Nicholas Poussin, Rembrandt, Annibale Carracci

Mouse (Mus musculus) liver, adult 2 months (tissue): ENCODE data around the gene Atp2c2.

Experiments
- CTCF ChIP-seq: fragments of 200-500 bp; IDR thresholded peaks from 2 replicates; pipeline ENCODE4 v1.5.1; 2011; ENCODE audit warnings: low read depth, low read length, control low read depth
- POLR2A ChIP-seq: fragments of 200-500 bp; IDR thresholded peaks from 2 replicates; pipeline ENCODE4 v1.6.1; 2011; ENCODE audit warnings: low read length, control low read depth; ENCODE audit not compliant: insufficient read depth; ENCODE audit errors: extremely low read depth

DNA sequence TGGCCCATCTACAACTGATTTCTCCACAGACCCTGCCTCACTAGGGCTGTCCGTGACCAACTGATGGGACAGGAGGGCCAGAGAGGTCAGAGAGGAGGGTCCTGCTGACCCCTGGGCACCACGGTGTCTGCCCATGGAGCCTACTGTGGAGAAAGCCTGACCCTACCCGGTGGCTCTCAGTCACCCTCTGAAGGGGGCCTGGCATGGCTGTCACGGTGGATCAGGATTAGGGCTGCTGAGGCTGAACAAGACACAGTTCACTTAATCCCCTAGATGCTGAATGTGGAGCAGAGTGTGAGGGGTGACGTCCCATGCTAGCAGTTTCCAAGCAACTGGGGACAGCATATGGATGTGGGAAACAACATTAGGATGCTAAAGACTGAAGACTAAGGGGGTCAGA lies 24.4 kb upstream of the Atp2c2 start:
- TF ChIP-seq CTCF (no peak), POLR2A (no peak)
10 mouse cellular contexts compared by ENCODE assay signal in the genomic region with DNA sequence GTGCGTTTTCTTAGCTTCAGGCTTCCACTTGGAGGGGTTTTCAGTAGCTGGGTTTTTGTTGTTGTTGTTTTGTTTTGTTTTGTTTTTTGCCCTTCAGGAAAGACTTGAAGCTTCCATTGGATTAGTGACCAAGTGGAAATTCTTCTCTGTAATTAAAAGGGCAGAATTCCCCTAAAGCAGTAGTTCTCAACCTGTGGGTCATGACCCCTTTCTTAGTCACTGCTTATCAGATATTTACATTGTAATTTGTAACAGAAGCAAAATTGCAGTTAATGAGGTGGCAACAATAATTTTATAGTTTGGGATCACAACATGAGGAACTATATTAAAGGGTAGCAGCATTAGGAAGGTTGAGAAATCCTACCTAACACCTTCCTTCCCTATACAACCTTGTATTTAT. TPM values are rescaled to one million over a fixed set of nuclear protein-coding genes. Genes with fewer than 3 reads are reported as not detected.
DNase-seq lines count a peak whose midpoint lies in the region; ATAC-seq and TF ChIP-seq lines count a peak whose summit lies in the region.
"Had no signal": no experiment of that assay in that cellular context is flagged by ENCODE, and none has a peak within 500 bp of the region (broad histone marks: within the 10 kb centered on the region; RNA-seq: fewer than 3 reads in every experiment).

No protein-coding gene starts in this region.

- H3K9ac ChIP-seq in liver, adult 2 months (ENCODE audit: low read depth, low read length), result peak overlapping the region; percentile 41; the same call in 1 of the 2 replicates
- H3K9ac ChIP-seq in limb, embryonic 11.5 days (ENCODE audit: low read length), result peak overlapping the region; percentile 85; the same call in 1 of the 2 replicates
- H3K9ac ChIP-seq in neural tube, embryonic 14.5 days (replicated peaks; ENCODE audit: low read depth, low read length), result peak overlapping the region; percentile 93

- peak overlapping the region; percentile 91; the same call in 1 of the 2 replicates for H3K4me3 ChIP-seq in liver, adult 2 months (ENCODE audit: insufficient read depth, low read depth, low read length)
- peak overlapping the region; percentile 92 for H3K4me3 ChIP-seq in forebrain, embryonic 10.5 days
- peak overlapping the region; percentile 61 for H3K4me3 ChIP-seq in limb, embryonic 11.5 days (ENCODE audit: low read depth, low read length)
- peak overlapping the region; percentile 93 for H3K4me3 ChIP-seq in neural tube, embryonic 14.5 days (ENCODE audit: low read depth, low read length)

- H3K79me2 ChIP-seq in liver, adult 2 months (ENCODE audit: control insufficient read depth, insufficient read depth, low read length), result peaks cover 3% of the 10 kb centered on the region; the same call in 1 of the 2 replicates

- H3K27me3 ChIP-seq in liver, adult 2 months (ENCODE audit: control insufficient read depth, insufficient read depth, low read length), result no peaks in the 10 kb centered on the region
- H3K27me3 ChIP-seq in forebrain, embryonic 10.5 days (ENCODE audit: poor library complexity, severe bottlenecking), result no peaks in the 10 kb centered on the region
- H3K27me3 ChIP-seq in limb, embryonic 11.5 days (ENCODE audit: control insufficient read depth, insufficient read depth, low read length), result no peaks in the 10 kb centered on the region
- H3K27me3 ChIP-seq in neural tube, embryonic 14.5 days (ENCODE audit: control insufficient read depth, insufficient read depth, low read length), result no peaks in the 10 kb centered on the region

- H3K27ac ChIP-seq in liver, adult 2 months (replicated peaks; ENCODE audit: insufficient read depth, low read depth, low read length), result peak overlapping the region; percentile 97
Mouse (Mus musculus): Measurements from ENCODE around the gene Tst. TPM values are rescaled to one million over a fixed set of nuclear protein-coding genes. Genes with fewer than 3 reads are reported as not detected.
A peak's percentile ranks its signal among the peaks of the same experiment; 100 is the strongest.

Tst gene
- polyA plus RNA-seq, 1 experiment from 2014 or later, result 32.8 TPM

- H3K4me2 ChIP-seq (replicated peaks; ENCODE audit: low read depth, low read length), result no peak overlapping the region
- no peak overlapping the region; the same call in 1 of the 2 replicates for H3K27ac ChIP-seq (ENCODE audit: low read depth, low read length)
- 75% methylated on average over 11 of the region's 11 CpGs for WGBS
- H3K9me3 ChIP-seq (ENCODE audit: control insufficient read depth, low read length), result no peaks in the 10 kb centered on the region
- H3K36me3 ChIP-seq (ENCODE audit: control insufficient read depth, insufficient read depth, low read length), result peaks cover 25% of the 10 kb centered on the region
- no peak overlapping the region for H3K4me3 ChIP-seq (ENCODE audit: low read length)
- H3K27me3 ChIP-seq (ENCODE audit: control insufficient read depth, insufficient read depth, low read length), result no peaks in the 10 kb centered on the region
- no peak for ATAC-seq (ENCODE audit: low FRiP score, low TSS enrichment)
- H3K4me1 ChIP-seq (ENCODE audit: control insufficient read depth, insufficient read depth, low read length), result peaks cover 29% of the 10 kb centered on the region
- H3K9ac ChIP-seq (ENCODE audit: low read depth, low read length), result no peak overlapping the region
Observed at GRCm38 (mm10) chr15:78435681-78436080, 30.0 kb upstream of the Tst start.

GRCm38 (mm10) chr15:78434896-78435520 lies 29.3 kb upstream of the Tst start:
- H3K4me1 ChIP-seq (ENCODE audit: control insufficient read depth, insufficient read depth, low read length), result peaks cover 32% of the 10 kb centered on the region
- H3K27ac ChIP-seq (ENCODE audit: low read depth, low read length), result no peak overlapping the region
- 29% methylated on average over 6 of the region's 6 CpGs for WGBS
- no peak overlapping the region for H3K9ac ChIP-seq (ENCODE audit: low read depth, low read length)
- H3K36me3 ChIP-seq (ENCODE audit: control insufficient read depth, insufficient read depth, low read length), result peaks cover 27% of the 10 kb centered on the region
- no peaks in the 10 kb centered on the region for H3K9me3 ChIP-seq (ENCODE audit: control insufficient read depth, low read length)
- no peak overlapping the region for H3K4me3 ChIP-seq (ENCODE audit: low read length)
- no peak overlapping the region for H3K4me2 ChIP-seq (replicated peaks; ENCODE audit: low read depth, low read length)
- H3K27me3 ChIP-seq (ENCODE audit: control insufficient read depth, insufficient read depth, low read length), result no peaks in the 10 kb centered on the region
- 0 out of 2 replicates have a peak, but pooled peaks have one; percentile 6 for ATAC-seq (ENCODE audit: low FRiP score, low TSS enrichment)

Two artists have been plausibly suggested as the creators of the original image from which Melville’s mezzotint was made. Lynn Horth in her headnote to the 1869 note to Dexter suggests that the original artwork was “probably the painting by Nicolas Poussin of Christ healing the blind man of Jericho, painted in 1651, at the Louvre” (NN CO 409). That painting by Poussin is arguably the best-known artwork depicting the subject, and Melville did spend one glorious afternoon at the Louvre in November 1849 (NN J 31). There he “victoriously ran that painted gauntlet of the gods,” as he recalled three years later in the last chapter of Pierre (NN P 350). Melville’s sustained interest in engravings after paintings by Poussin is attested by the eight prints that survive from his collection today (CAT 136-143). Anthony Blunt lists five engravings after Christ heading the Blind Men in his catalog raisonné of Poussin’s work, but none of them are identified as mezzotints (Blunt, cat. no. 74, p. 52; see fig. 2 below).